What is a Payback Period?

Article Details
  • Written By: Mary McMahon
  • Edited By: O. Wallace
  • Last Modified Date: 23 November 2018
  • Copyright Protected:
    Conjecture Corporation
  • Print this Article
Free Widgets for your Site/Blog
J.S. Bach's 'Double Violin Concerto' is speeding up; the piece is now performed 30% faster than it was in the 1960s.  more...

December 11 ,  1946 :  UNICEF was established.  more...

The payback period is the length of time required for an investment to pay for itself. The basic calculation used to arrive at an estimate of the payback period is to divide the cost of the investment by the annual returns. This simplified calculation can give people a rough figure, but usually the situation is a bit more complicated. The issue of the payback period is one among several things to be considered when making a new investment.

In a simple example of how this works, imagine a company buying a software product which is supposed to improve efficiency. The product costs 1,000 units of currency, but is supposed to save the buyer roughly 200 units of currency every year. The period of time required to break even is five years. At the end of the payback period, the product has paid for itself.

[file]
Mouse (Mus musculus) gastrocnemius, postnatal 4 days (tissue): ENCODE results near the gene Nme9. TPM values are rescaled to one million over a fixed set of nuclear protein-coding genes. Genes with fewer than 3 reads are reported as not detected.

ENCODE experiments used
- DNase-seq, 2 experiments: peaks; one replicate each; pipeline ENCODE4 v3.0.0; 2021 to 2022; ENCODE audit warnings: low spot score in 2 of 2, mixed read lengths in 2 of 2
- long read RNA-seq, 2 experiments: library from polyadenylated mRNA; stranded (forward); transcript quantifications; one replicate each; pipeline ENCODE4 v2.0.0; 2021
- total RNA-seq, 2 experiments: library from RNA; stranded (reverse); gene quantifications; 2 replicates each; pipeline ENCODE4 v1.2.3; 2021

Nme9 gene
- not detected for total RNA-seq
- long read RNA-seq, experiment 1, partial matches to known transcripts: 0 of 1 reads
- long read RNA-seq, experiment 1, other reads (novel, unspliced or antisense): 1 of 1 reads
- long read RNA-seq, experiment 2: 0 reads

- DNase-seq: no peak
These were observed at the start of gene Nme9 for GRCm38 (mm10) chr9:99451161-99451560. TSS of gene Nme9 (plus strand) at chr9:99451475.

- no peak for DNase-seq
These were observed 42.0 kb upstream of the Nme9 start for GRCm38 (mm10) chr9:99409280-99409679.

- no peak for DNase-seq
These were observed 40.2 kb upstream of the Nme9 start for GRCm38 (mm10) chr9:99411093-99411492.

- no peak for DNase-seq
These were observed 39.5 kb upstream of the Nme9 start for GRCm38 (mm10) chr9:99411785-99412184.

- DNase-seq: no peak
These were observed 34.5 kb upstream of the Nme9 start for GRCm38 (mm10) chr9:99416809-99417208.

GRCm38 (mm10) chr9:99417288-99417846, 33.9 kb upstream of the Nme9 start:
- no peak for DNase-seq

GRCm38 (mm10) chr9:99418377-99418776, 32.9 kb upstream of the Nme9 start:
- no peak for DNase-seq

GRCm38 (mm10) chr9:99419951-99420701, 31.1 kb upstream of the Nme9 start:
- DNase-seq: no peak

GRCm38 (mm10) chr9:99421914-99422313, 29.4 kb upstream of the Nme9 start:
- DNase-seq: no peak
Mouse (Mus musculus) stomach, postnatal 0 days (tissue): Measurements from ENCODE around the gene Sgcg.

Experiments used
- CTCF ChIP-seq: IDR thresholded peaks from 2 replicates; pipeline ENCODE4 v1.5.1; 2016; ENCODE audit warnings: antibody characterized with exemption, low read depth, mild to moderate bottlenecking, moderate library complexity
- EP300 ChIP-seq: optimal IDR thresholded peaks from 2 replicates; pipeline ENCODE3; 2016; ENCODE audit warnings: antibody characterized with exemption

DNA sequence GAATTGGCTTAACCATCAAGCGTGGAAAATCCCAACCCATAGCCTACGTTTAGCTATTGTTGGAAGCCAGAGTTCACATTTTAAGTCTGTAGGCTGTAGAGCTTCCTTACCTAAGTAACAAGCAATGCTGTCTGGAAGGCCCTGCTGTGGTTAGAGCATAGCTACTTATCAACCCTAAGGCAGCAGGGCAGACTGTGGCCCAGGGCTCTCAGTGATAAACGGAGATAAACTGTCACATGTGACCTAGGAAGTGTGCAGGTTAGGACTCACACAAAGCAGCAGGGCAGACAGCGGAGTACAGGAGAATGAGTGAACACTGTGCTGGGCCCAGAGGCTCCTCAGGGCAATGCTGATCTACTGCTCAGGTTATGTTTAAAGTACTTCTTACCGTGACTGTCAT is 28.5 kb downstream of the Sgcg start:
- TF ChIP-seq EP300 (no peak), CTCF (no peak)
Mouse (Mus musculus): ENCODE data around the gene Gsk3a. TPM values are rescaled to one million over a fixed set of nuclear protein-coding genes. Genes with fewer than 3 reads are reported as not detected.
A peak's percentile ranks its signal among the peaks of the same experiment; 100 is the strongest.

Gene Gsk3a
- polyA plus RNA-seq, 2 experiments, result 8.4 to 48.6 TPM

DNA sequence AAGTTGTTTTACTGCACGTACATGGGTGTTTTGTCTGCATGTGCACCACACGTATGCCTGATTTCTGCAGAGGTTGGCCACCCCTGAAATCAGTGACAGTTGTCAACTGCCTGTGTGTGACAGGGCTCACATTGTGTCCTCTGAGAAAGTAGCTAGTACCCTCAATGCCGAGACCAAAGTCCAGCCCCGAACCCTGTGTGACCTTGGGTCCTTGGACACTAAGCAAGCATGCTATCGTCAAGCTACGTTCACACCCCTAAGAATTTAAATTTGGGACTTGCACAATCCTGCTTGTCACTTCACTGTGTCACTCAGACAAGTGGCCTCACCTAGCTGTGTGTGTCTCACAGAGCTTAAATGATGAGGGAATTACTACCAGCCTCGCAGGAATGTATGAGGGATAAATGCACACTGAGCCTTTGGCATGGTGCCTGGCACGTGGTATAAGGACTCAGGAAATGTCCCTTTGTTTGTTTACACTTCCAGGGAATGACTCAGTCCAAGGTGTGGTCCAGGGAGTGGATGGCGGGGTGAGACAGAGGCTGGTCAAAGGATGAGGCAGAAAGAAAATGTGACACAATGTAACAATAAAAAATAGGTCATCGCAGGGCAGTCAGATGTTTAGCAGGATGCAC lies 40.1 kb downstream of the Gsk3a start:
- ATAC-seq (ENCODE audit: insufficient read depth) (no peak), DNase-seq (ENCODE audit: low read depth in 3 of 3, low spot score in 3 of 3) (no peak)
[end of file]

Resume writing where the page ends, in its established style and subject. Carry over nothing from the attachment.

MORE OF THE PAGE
One issue with the payback period is that it does not consider profitability. If the software in the above example continues to work for five more years after it breaks even in cost, the company actually makes 1000 units of currency. This calculation also does not evaluate for what is known as the “time value of money,” referencing the idea that a single unit of currency is usually worth more now than it will be in the future. This is the result of inflation and the fact that currency can earn interest; if a company spends 1000 currency units on something now, they will not be available to earn interest.

When making a payback period calculation, people can also be hindered by the fact that returns are rarely steady. In some years, the investment may pay off more of itself than others. This can complicate matters considerably, especially with investments which are unpredictable and volatile. For example, a plumber who purchases a new imaging camera might find that it pays for itself in six months, thanks to a series of jobs the camera was needed for, or that it takes two years because the camera isn't used that much in the first year and much more in the second.

Financial advisers can help people determine the probable payback period involved with an investment, and help people make informed purchasing decisions. Investments can include equipment, buildings, stocks, and numerous other purchases of goods, financial products, or services depending on the situation and the nature of the investor.


You might also Like


Discuss this Article

Post your comments

Post Anonymously


forgot password?